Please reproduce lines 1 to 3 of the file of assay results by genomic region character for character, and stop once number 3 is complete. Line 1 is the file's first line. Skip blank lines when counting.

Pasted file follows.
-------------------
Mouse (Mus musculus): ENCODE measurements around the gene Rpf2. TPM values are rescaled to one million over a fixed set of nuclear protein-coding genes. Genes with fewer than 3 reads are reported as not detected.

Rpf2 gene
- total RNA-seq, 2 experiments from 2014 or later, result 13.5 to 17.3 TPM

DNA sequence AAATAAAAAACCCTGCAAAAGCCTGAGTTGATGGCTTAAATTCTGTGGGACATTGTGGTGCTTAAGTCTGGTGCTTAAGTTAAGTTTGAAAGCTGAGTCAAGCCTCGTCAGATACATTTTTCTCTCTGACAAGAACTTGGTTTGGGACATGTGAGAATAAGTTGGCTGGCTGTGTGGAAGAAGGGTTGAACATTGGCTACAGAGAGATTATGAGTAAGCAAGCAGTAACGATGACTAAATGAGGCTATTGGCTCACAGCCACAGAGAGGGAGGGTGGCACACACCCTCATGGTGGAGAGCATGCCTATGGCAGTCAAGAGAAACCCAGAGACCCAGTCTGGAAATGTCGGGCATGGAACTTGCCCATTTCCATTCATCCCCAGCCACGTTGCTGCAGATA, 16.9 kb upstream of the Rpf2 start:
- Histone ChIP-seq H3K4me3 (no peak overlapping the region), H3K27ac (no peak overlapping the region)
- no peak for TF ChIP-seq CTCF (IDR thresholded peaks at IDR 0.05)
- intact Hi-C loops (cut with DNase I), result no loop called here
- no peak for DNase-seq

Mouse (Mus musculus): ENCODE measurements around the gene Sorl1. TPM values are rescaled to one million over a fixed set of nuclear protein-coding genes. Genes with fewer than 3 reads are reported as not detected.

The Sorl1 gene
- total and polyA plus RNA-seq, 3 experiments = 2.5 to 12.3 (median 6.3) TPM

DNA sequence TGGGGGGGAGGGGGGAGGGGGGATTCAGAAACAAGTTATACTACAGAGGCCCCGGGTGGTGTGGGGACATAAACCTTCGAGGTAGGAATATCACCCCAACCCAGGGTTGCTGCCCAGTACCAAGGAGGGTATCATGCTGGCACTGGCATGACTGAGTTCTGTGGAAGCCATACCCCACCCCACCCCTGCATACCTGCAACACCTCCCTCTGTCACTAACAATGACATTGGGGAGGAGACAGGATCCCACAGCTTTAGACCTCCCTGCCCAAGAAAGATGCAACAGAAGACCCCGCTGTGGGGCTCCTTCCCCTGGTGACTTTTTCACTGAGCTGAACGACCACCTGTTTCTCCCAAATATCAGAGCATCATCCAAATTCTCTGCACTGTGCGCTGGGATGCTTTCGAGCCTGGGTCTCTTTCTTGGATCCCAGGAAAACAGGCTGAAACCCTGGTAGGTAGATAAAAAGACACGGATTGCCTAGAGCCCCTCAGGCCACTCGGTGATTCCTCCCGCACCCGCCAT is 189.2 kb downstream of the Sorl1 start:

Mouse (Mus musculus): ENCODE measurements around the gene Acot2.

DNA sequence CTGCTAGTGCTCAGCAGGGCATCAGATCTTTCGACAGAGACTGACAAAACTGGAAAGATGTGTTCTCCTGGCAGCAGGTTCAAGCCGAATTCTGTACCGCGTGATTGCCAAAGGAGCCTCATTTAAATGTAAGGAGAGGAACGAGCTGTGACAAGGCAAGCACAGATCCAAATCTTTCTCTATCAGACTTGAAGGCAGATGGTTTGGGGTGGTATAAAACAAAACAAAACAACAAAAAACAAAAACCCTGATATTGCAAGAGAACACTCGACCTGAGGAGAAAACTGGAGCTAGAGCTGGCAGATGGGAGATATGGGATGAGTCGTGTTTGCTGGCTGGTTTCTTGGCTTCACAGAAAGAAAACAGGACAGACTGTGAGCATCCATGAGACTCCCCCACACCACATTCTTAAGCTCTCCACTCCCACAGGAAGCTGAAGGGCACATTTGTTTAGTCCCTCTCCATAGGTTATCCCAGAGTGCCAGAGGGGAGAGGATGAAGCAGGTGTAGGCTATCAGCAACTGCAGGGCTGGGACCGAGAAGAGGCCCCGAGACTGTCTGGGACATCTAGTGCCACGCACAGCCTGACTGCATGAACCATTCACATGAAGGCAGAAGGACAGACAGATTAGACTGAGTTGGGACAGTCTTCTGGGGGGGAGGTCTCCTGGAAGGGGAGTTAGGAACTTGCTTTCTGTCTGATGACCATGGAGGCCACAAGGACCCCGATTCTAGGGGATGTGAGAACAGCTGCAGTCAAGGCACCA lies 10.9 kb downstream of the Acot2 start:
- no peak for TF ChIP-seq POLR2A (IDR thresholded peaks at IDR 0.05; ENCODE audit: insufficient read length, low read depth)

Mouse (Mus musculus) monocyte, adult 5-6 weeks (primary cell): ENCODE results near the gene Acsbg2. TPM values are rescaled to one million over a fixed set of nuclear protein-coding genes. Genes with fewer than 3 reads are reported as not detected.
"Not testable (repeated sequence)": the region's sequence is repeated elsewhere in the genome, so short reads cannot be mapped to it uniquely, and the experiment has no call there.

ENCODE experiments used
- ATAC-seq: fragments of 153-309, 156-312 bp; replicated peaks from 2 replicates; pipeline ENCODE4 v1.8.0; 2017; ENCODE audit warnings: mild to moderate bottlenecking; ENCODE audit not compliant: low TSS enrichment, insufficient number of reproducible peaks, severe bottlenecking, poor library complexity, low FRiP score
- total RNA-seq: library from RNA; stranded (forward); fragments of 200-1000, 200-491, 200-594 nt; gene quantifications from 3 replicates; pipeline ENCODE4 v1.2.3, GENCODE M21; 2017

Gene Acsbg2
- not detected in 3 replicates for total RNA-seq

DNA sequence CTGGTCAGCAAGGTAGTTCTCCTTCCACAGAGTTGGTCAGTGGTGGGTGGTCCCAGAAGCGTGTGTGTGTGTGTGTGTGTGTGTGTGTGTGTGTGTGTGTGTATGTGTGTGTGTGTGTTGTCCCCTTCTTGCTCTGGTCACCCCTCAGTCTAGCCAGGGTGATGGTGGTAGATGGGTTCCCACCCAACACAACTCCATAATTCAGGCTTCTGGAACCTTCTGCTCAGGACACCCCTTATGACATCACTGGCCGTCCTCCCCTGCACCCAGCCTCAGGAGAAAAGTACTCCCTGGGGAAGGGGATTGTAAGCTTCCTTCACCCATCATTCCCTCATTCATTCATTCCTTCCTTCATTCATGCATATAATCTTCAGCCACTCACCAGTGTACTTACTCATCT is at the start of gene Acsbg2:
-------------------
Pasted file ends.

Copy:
Mouse (Mus musculus): ENCODE measurements around the gene Rpf2. TPM values are rescaled to one million over a fixed set of nuclear protein-coding genes. Genes with fewer than 3 reads are reported as not detected.

Rpf2 gene
- total RNA-seq, 2 experiments from 2014 or later, result 13.5 to 17.3 TPM